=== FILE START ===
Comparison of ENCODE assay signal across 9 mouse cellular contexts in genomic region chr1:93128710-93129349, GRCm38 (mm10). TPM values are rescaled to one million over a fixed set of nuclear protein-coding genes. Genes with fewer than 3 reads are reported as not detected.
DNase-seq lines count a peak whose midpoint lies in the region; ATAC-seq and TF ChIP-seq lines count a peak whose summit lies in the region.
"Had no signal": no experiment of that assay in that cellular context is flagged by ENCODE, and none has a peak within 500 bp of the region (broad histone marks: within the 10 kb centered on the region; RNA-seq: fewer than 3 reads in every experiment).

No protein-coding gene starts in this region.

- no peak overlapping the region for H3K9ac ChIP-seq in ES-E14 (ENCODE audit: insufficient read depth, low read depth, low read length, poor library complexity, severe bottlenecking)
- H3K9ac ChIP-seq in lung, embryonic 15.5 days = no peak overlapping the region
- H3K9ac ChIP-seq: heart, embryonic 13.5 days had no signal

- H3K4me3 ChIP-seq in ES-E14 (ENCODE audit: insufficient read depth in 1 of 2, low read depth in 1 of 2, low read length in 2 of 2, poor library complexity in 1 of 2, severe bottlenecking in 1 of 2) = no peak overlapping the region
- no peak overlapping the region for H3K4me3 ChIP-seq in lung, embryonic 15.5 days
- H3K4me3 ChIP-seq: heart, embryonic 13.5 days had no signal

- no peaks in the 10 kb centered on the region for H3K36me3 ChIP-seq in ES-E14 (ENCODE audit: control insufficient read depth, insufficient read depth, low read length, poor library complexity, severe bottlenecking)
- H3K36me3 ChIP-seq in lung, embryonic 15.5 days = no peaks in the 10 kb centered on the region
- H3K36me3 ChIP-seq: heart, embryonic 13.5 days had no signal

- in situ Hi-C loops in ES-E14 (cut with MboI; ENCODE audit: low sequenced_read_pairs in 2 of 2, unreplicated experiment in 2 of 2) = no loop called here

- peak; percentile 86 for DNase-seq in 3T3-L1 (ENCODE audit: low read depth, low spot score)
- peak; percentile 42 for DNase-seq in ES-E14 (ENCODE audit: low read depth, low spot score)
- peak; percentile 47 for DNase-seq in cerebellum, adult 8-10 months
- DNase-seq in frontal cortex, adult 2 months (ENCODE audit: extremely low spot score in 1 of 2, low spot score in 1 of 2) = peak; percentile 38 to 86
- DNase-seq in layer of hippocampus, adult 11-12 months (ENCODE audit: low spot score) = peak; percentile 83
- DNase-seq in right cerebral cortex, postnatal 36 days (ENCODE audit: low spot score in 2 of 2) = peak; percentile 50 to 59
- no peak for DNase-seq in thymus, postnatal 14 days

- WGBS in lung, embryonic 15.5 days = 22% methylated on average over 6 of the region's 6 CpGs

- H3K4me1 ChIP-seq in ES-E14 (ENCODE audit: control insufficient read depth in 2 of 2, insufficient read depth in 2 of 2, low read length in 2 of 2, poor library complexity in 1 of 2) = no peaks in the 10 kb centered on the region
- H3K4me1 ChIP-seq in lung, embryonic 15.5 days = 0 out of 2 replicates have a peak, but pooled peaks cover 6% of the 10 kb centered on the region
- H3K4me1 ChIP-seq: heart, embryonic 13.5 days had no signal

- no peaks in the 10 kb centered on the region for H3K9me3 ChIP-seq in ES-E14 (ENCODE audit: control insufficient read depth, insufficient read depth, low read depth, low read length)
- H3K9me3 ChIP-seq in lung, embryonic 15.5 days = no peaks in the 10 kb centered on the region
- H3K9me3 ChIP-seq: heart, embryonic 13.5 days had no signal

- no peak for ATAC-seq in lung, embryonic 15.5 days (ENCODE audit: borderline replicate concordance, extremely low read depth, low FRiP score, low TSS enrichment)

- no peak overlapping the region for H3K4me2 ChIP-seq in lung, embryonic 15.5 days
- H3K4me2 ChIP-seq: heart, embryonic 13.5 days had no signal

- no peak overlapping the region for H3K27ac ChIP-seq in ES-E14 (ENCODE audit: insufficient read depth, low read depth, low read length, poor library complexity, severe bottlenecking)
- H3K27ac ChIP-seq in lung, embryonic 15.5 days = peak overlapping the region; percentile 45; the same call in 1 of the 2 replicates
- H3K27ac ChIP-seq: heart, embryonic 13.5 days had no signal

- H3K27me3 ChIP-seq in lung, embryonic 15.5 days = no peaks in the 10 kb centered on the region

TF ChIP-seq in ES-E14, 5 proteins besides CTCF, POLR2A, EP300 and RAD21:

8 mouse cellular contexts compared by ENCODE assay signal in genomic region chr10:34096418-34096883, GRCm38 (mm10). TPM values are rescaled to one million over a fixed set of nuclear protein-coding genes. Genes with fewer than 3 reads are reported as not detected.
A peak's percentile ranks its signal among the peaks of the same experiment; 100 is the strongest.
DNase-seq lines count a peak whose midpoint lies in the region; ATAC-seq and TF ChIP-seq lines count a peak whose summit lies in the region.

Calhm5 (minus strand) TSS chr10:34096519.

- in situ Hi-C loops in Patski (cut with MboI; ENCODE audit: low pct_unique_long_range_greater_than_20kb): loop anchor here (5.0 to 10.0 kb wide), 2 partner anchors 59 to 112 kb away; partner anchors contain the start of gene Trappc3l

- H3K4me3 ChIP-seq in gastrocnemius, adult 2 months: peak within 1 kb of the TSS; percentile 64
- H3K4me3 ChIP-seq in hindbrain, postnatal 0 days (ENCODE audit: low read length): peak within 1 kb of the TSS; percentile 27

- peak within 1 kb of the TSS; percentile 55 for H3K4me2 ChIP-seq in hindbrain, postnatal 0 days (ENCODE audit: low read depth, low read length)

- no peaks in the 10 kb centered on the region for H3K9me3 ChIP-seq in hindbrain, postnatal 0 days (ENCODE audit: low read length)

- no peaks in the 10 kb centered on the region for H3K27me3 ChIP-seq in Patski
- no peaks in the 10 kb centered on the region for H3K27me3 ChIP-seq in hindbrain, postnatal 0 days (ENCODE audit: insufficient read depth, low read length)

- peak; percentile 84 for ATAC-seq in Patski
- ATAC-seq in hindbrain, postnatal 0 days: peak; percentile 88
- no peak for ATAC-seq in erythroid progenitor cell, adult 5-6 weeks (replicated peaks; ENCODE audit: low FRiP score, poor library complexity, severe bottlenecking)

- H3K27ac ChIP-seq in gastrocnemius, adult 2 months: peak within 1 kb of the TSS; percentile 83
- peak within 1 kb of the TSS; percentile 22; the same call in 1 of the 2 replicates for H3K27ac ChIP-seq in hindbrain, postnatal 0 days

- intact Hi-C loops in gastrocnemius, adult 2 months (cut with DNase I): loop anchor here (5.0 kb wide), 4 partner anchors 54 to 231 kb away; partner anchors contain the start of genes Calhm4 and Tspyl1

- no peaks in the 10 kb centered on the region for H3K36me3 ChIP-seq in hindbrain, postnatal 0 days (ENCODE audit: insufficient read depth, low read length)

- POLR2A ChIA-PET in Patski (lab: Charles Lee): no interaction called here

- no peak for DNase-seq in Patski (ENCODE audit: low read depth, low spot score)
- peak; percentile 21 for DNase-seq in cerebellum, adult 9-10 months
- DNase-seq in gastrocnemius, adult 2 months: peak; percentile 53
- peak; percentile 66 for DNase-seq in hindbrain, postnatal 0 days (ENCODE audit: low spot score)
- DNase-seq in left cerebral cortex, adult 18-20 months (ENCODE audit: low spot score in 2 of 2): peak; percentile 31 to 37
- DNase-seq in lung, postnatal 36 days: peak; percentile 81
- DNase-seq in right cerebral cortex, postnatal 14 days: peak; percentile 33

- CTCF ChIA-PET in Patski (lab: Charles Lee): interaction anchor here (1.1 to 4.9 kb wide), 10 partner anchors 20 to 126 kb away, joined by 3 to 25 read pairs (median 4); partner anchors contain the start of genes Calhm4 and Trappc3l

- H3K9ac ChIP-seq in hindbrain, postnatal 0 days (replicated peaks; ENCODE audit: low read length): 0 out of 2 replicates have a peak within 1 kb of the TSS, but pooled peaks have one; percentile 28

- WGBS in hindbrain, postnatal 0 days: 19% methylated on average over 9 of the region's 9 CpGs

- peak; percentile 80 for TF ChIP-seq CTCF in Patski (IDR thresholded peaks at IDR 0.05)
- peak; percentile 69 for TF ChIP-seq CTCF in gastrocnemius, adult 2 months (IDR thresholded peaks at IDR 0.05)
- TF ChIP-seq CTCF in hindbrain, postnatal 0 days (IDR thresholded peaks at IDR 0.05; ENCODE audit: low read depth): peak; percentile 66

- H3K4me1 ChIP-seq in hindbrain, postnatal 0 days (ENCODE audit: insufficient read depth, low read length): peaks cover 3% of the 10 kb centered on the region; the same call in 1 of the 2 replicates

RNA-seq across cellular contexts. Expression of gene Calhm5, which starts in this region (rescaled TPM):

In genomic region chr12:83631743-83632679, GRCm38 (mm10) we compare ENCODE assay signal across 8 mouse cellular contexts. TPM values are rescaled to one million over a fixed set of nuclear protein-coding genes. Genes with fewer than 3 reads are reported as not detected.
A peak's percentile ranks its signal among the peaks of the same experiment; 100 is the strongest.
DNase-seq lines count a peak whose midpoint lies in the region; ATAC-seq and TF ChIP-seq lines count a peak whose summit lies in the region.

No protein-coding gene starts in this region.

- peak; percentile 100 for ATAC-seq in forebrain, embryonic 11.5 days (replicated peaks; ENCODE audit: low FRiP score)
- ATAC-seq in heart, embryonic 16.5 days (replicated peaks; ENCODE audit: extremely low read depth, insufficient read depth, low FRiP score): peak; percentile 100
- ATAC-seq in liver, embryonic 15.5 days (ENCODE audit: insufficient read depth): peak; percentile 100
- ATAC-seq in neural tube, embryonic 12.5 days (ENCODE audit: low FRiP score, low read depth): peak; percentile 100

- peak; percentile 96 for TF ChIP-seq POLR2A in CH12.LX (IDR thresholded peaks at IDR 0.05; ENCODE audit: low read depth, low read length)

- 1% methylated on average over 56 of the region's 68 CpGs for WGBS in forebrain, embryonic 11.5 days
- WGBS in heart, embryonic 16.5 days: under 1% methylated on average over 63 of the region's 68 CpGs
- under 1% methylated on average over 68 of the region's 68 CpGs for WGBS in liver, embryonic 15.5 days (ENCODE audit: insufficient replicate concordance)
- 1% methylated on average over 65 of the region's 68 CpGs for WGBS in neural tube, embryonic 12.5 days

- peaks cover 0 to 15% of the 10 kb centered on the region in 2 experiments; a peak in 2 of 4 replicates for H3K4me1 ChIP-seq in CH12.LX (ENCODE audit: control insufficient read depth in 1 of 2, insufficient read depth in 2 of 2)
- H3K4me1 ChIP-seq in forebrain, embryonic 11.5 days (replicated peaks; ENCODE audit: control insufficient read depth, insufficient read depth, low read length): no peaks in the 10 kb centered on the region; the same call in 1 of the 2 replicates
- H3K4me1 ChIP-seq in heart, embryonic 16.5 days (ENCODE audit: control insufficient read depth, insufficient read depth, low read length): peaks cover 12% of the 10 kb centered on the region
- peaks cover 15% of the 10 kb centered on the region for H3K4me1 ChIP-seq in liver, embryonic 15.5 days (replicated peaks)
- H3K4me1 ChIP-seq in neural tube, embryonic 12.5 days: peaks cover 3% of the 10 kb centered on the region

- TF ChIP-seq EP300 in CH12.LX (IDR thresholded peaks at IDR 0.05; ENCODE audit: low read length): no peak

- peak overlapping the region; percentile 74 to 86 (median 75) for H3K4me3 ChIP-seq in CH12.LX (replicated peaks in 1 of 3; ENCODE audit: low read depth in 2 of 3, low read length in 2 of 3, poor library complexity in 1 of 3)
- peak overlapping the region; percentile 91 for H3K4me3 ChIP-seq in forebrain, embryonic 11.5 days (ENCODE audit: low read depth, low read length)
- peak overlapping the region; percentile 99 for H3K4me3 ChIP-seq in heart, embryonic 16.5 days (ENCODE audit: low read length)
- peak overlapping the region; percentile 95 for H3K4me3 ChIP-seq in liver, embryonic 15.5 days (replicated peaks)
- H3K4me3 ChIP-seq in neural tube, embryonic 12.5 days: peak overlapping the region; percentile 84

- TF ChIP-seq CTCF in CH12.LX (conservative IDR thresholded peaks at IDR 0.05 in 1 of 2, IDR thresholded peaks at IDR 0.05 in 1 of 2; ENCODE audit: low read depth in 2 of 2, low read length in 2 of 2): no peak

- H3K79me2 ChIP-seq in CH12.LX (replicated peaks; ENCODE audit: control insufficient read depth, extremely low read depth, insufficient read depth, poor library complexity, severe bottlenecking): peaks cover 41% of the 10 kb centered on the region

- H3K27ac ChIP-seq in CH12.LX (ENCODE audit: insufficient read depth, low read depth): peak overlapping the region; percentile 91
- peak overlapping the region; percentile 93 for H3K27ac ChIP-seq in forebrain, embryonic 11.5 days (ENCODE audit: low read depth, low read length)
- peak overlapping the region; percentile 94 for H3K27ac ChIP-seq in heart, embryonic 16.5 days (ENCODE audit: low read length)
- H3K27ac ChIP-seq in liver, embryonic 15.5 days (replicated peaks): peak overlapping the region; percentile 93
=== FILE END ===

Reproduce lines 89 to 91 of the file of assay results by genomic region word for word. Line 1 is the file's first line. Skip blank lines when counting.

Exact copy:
- TF ChIP-seq EP300 in CH12.LX (IDR thresholded peaks at IDR 0.05; ENCODE audit: low read length): no peak

- peak overlapping the region; percentile 74 to 86 (median 75) for H3K4me3 ChIP-seq in CH12.LX (replicated peaks in 1 of 3; ENCODE audit: low read depth in 2 of 3, low read length in 2 of 3, poor library complexity in 1 of 3)
- peak overlapping the region; percentile 91 for H3K4me3 ChIP-seq in forebrain, embryonic 11.5 days (ENCODE audit: low read depth, low read length)